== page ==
Seminal female artists, powerful social themes and the next generation of talent come together in this weekend’s top international exhibitions. From Judy Chicago’s feminist Land Art to Nan Goldin’s depictions of addiction, these shows hold up a mirror to life in today’s world.
Since 1949, Bloomberg New Contemporaries has played a key role in the story of contemporary British art. It has alumni including David Hockney, Mona Hatoum, Damien Hirst and Gillian Wearing. The show returns for 2019, highlighting the next generation of visual artists. Subjects for discussion include global politics, borders and identity, with practitioners exploring a variety of media including video and photography. As Director Kirsty Ogg explains: “These artists are helping to define the cultural zeitgeist.” Until 17 November.
“Every Iranian artist, in some form, is political. Politics have defined our lives.” Shirin Neshat (b. 1957) was born in Iran but has spent much of her life in exile in the USA. Through this experience, she has engaged with the world through lens-based media, exploring themes of displacement, oppression, gender and identity. Dreamers is a trilogy of video installations which explore the world of dreams from the perspective of three different female subjects – reflecting on the subconscious. Until 19 April.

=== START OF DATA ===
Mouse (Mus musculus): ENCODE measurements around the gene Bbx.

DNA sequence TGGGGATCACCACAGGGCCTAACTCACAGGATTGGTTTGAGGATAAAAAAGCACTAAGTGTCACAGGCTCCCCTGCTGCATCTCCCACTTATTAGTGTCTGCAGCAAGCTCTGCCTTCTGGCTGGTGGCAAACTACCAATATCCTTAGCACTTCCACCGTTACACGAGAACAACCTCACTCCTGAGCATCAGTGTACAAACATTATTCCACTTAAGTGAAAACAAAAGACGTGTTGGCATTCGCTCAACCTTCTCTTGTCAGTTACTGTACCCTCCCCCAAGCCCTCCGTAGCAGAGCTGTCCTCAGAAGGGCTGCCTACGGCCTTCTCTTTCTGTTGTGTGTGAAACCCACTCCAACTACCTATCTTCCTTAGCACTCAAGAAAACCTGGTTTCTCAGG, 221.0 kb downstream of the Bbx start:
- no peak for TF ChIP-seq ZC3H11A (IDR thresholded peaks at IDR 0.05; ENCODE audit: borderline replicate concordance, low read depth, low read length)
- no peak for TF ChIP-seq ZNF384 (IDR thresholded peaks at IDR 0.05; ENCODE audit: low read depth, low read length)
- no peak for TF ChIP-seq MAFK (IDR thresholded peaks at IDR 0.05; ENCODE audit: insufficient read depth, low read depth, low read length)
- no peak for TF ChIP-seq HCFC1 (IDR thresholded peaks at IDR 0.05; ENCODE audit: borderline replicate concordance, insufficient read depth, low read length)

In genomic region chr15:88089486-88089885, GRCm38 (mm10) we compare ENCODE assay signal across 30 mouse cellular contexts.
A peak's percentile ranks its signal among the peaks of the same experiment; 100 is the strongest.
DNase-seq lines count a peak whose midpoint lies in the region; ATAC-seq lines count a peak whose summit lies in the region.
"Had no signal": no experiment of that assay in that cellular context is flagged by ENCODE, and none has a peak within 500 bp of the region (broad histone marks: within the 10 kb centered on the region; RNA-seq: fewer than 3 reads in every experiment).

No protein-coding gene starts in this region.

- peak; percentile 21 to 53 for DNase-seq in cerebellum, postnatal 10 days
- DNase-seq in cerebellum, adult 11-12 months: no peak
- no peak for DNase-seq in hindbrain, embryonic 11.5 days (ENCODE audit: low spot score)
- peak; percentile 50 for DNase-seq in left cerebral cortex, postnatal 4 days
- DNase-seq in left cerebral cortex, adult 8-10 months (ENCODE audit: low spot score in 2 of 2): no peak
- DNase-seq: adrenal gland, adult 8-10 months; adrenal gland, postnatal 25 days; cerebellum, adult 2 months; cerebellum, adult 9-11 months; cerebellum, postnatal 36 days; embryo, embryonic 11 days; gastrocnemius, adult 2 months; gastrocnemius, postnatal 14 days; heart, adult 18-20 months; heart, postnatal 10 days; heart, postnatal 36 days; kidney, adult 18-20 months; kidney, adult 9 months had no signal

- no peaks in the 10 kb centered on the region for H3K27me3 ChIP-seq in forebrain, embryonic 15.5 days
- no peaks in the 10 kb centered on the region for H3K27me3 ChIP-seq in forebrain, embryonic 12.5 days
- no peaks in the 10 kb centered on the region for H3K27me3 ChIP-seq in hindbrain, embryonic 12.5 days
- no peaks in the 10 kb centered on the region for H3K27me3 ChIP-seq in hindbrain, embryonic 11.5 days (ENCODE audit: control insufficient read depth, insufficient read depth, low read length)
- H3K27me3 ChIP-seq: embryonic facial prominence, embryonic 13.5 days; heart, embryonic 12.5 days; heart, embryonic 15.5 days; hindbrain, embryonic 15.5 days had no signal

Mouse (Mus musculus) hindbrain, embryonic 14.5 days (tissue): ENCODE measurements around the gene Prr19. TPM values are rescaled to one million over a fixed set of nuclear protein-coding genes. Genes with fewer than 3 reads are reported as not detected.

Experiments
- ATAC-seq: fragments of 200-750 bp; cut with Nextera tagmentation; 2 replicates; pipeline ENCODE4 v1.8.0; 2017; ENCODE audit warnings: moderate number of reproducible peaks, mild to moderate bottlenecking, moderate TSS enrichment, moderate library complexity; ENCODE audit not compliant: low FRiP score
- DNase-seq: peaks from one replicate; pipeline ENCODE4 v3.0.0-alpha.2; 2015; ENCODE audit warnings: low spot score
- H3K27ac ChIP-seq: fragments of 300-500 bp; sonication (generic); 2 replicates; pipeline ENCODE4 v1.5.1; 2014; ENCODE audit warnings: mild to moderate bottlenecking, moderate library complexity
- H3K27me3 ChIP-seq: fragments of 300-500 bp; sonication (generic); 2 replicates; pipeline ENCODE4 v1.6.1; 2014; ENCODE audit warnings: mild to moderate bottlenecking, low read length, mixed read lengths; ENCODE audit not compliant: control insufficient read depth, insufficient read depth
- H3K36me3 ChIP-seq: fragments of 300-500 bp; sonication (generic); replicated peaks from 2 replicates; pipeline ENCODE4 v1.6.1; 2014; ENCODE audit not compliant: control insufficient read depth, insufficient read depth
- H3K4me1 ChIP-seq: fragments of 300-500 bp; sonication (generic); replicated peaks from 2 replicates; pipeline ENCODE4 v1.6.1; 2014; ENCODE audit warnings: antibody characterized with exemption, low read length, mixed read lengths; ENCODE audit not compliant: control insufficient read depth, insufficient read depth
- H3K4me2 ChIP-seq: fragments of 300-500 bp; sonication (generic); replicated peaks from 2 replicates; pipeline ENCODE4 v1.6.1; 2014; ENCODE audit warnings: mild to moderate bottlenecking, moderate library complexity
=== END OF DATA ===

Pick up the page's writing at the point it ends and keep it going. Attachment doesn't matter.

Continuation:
Judy Chicago (b. 1939) was named one of Time magazine’s 100 most influential people in 2018. Widely recognised for the seminal installation The Dinner Party, the feminist artist has continued to create bodies of work on sex, birth, death, violence and the natural world. This show spans a fifty-year career, from Land Art and early actions in the desert in the 1970s, to recent works The End: A Meditation on Death and Extinction. Many pieces engage with the climate crisis. Opens 16 November.
Nan Goldin’s (b. 1953) most recent work chronicles a life lived through the lens of drug addiction. A haunting digital slideshow comprises intimate and personal images, unfolding in a poignant narrative that looks at the darkness of addiction. Other aspects of the show look at the representation of diverse gender identities, forming, as Goldin notes: “a record of the courage of the people who transformed that landscape to allow trans people the freedom of now.” Until 11 January.
Eamonn Doyle (b. 1969) has walked up and down O’Connell Street – the longest thoroughfare in Dublin – for most of his life. The results: a rhythmic, pulsing collection of photography. Doyle’s work produces a map of the urban landscape. The series i, ON and End bounce between its inhabitants, translating the over-bearing background hum into bold, visual compositions. This show blends music, literature and the contemporary flux of cultural developments and social politics. Until 26 January.
Lead image: Shirin Neshat, Roja 2016 (still). Courtesy the artist and Gladstone Gallery, New York and Brussels © Shirin Neshat.